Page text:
WYZANT WANTS TO KNOW: What are your tips to stay motivated through finals and the end of the school year?
I'd have to say that one of my motivational tips is maintaining two calendars,
Make a countdown calendar that only includes the days between today and the absolute last deadline you have, whether it's a final exam or the last day a final paper is due; whatever's latest.
Tell yourself that you only have to be strong and focused for these last few days.
Everyday cross one day off of the calendar, knowing that you only have to keep pushing through
x more days and you're allowed to give out/pass out/what have you on the other side of that last day.
Make (or buy) a 24 hour calendar schedule for each of those days. This is the calendar you work with everyday. Now, the thought to have everyday. Write it down. Read it to yourself at the start of each day:
"Don’t think about what can happen in a month. Don’t think...
We all know what the end of the year feels like: the weather gets nicer and nicer, the students get antsy, and even we end up with a bit of Spring Fever.
Taking a cue from a organizational strategy that I teach my students, I use a check-list with boxes I can check off to help me see that we are still moving forward and to stay on track.
With students, I have them make a list with a small empty square next to it of everything they need to accomplish for the week such as, study flashcards each day (5 boxes), do math drill page (one box to check). As they accomplish each task, they check
Now, I do the same for myself to stay motivated. My list includes things that I have to do, as well as small things that help me stay sane along the way. For example it might include:
Create weekly lesson plan
Submit lessons to WyzAnt
Take daily 20 minute walk
Get a pedicure
Ask one student to submit feedback
The majority of the students that I have often have the same problem -- they aren't grasping the information fast enough or they aren't really able to follow the lessons a teacher gives.
Sometimes, teachers aren't adaptive to every learning style for each student in their classroom. However, know that each student has the capability to learn math on their own. It is just necessary to have key characteristics to make it successful.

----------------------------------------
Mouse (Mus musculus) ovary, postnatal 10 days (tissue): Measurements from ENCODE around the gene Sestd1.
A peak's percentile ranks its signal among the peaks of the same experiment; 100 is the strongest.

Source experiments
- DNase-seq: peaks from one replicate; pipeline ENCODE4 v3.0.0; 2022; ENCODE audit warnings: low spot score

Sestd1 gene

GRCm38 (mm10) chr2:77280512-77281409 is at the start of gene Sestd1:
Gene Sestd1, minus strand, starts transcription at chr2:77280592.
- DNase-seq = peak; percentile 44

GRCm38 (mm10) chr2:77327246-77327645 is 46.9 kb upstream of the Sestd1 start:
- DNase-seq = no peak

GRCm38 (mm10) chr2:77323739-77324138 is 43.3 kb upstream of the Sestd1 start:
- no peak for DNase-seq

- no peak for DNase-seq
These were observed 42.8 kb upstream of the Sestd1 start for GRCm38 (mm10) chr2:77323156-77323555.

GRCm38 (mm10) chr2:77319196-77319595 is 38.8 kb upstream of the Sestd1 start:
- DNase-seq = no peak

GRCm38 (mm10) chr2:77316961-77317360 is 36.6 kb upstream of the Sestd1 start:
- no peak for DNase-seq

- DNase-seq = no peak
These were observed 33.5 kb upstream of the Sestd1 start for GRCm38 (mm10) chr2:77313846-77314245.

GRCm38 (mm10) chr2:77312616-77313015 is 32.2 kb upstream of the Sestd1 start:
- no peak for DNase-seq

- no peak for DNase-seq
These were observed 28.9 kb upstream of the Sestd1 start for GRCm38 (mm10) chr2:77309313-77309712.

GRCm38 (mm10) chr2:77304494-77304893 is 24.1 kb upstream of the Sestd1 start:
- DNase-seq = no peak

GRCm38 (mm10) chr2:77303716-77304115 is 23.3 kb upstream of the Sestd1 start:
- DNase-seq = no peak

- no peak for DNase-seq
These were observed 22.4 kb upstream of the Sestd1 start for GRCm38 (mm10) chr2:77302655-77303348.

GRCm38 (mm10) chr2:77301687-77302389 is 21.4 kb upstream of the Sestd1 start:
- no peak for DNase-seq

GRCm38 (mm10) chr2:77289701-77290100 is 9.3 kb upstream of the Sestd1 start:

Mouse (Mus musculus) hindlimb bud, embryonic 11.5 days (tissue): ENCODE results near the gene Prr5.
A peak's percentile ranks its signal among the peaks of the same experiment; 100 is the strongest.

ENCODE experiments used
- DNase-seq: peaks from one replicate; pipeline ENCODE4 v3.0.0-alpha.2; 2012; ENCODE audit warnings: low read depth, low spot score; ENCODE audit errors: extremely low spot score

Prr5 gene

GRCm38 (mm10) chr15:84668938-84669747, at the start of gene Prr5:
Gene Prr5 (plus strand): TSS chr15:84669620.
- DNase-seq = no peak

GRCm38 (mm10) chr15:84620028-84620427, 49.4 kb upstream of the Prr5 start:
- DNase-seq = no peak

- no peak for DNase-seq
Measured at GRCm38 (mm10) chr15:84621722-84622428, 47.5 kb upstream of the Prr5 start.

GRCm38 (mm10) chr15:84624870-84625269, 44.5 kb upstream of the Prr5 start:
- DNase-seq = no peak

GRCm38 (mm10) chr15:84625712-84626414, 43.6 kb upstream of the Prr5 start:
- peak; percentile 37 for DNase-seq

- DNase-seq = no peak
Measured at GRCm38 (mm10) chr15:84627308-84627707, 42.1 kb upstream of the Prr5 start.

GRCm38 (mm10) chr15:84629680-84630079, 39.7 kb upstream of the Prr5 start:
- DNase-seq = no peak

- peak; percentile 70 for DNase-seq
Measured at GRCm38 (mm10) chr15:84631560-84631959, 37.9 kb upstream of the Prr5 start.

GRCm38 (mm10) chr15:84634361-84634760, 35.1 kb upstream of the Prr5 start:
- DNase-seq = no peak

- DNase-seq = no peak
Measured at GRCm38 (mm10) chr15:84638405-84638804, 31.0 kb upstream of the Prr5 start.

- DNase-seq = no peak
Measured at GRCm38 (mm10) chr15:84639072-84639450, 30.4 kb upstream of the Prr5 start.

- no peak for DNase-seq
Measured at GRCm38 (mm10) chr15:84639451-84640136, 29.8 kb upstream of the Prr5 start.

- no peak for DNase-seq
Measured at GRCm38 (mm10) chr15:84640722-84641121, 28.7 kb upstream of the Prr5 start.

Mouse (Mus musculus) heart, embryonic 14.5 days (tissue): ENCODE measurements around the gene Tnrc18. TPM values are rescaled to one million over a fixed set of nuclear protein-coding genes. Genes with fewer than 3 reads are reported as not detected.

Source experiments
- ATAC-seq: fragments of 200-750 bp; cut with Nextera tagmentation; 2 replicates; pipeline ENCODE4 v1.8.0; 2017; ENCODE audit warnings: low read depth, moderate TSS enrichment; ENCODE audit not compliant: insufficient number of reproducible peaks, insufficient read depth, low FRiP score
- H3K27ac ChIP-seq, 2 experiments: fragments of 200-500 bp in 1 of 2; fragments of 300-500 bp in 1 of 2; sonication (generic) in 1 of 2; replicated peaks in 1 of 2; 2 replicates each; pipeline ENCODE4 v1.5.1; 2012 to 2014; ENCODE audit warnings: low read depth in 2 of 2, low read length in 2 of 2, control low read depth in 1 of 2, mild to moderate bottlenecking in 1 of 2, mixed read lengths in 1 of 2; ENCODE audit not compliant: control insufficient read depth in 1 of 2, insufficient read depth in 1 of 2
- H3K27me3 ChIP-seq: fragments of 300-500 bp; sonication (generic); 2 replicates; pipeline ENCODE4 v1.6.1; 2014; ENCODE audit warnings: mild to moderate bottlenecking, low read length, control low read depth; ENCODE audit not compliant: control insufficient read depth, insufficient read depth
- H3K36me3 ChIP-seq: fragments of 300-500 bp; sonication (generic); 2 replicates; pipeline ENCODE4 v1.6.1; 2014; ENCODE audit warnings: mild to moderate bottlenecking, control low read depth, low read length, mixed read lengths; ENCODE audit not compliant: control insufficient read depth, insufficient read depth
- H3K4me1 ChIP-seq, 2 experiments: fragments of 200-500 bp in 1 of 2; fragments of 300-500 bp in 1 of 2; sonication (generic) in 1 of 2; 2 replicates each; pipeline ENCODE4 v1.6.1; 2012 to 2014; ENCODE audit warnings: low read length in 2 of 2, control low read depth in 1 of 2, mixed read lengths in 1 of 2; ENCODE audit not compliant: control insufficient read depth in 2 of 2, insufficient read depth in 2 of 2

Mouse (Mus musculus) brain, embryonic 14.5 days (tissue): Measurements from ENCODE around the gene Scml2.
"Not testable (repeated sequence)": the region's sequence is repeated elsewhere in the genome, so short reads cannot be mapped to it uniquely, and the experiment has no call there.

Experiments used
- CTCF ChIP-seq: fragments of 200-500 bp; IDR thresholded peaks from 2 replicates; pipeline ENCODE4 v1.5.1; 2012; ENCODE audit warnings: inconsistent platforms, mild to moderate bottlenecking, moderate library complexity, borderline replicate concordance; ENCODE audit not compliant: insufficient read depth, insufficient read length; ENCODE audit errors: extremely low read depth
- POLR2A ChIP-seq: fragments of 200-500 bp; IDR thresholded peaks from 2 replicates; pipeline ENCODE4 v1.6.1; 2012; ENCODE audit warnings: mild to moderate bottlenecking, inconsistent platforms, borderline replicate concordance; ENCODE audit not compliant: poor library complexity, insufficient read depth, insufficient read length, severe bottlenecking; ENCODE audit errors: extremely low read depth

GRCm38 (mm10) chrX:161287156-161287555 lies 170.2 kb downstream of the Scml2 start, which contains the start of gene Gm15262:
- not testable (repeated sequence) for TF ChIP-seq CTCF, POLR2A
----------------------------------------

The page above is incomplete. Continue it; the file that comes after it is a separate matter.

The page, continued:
Every math student should have:
open communication between themselves and their teacher (inside and outside the classroom)
Always try to study outside of your home or dorm room. In our minds, those are places that we relax at and it can be difficult to turn your mind off from the distractions to study. Public libraries,
universities, coffee shops, and bookstores are the way to go...
Under Harmer’s theory, affect, agency,
achievement, attitude, and activities are all crucial aspects of motivation. To focus on improving affect positivity, teachers can try to minimize their time spent as controllers, introduce more colorful (and
carefully chosen colors of) classroom decorations, and aim for more activities and class discussions on topics that the students find interesting independent of their language learning.
To improve motivation with activities, teachers should attempt to strike a balance between challenge and exhaustion. Very simple activities will not motivate the students, and will cause affect to decrease if used after students have proclaimed them
to be “too easy” or if used frequently/repetitively.
To improve motivation via achievement, teachers must first determine what kind of achievement is important to their students. In some classrooms,...
This afternoon I found myself contemplating a concept discussed in one of my students' papers this week: servant leadership.